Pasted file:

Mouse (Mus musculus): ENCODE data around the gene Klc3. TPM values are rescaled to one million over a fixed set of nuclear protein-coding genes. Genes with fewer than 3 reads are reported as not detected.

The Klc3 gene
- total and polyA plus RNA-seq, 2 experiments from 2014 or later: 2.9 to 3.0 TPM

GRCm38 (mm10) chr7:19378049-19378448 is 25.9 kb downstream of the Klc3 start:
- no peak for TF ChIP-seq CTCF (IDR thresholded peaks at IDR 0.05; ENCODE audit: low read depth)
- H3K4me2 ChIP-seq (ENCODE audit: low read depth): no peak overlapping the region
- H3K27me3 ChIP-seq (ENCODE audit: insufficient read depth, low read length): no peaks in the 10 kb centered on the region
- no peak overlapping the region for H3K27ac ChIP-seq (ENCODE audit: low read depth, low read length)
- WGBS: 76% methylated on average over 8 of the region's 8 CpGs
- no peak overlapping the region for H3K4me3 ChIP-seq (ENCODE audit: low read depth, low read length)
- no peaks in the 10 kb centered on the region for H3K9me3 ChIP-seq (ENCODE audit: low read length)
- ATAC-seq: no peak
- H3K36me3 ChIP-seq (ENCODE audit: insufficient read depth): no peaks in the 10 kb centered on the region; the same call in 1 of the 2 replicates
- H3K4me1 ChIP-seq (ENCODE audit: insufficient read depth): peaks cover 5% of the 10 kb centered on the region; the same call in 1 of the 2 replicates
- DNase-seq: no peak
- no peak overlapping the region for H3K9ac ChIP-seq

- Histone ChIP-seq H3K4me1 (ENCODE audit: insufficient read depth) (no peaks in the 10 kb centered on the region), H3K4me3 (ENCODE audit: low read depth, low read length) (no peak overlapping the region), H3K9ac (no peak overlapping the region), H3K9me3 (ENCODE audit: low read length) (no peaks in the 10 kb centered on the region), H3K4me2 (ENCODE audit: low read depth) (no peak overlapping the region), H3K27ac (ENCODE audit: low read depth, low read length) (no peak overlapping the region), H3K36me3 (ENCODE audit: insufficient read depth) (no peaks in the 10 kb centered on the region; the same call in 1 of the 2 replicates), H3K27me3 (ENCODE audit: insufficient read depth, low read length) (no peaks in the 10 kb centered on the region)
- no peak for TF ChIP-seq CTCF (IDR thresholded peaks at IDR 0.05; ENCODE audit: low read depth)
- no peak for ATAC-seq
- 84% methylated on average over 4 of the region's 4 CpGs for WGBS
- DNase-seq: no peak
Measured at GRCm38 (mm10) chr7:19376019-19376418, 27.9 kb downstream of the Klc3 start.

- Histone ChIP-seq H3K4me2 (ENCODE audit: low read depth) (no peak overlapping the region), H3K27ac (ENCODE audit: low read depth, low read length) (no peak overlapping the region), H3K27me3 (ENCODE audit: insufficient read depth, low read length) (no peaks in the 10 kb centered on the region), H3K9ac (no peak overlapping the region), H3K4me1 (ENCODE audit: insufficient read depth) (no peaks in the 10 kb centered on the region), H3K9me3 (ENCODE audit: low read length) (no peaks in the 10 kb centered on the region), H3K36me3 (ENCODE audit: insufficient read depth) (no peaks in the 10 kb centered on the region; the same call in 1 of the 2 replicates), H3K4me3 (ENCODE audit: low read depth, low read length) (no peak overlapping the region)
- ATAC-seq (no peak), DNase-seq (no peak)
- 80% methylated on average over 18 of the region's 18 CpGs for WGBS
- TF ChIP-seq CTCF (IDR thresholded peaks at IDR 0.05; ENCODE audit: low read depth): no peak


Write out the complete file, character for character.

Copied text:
Mouse (Mus musculus): ENCODE data around the gene Klc3. TPM values are rescaled to one million over a fixed set of nuclear protein-coding genes. Genes with fewer than 3 reads are reported as not detected.

The Klc3 gene
- total and polyA plus RNA-seq, 2 experiments from 2014 or later: 2.9 to 3.0 TPM

GRCm38 (mm10) chr7:19378049-19378448 is 25.9 kb downstream of the Klc3 start:
- no peak for TF ChIP-seq CTCF (IDR thresholded peaks at IDR 0.05; ENCODE audit: low read depth)
- H3K4me2 ChIP-seq (ENCODE audit: low read depth): no peak overlapping the region
- H3K27me3 ChIP-seq (ENCODE audit: insufficient read depth, low read length): no peaks in the 10 kb centered on the region
- no peak overlapping the region for H3K27ac ChIP-seq (ENCODE audit: low read depth, low read length)
- WGBS: 76% methylated on average over 8 of the region's 8 CpGs
- no peak overlapping the region for H3K4me3 ChIP-seq (ENCODE audit: low read depth, low read length)
- no peaks in the 10 kb centered on the region for H3K9me3 ChIP-seq (ENCODE audit: low read length)
- ATAC-seq: no peak
- H3K36me3 ChIP-seq (ENCODE audit: insufficient read depth): no peaks in the 10 kb centered on the region; the same call in 1 of the 2 replicates
- H3K4me1 ChIP-seq (ENCODE audit: insufficient read depth): peaks cover 5% of the 10 kb centered on the region; the same call in 1 of the 2 replicates
- DNase-seq: no peak
- no peak overlapping the region for H3K9ac ChIP-seq

- Histone ChIP-seq H3K4me1 (ENCODE audit: insufficient read depth) (no peaks in the 10 kb centered on the region), H3K4me3 (ENCODE audit: low read depth, low read length) (no peak overlapping the region), H3K9ac (no peak overlapping the region), H3K9me3 (ENCODE audit: low read length) (no peaks in the 10 kb centered on the region), H3K4me2 (ENCODE audit: low read depth) (no peak overlapping the region), H3K27ac (ENCODE audit: low read depth, low read length) (no peak overlapping the region), H3K36me3 (ENCODE audit: insufficient read depth) (no peaks in the 10 kb centered on the region; the same call in 1 of the 2 replicates), H3K27me3 (ENCODE audit: insufficient read depth, low read length) (no peaks in the 10 kb centered on the region)
- no peak for TF ChIP-seq CTCF (IDR thresholded peaks at IDR 0.05; ENCODE audit: low read depth)
- no peak for ATAC-seq
- 84% methylated on average over 4 of the region's 4 CpGs for WGBS
- DNase-seq: no peak
Measured at GRCm38 (mm10) chr7:19376019-19376418, 27.9 kb downstream of the Klc3 start.

- Histone ChIP-seq H3K4me2 (ENCODE audit: low read depth) (no peak overlapping the region), H3K27ac (ENCODE audit: low read depth, low read length) (no peak overlapping the region), H3K27me3 (ENCODE audit: insufficient read depth, low read length) (no peaks in the 10 kb centered on the region), H3K9ac (no peak overlapping the region), H3K4me1 (ENCODE audit: insufficient read depth) (no peaks in the 10 kb centered on the region), H3K9me3 (ENCODE audit: low read length) (no peaks in the 10 kb centered on the region), H3K36me3 (ENCODE audit: insufficient read depth) (no peaks in the 10 kb centered on the region; the same call in 1 of the 2 replicates), H3K4me3 (ENCODE audit: low read depth, low read length) (no peak overlapping the region)
- ATAC-seq (no peak), DNase-seq (no peak)
- 80% methylated on average over 18 of the region's 18 CpGs for WGBS
- TF ChIP-seq CTCF (IDR thresholded peaks at IDR 0.05; ENCODE audit: low read depth): no peak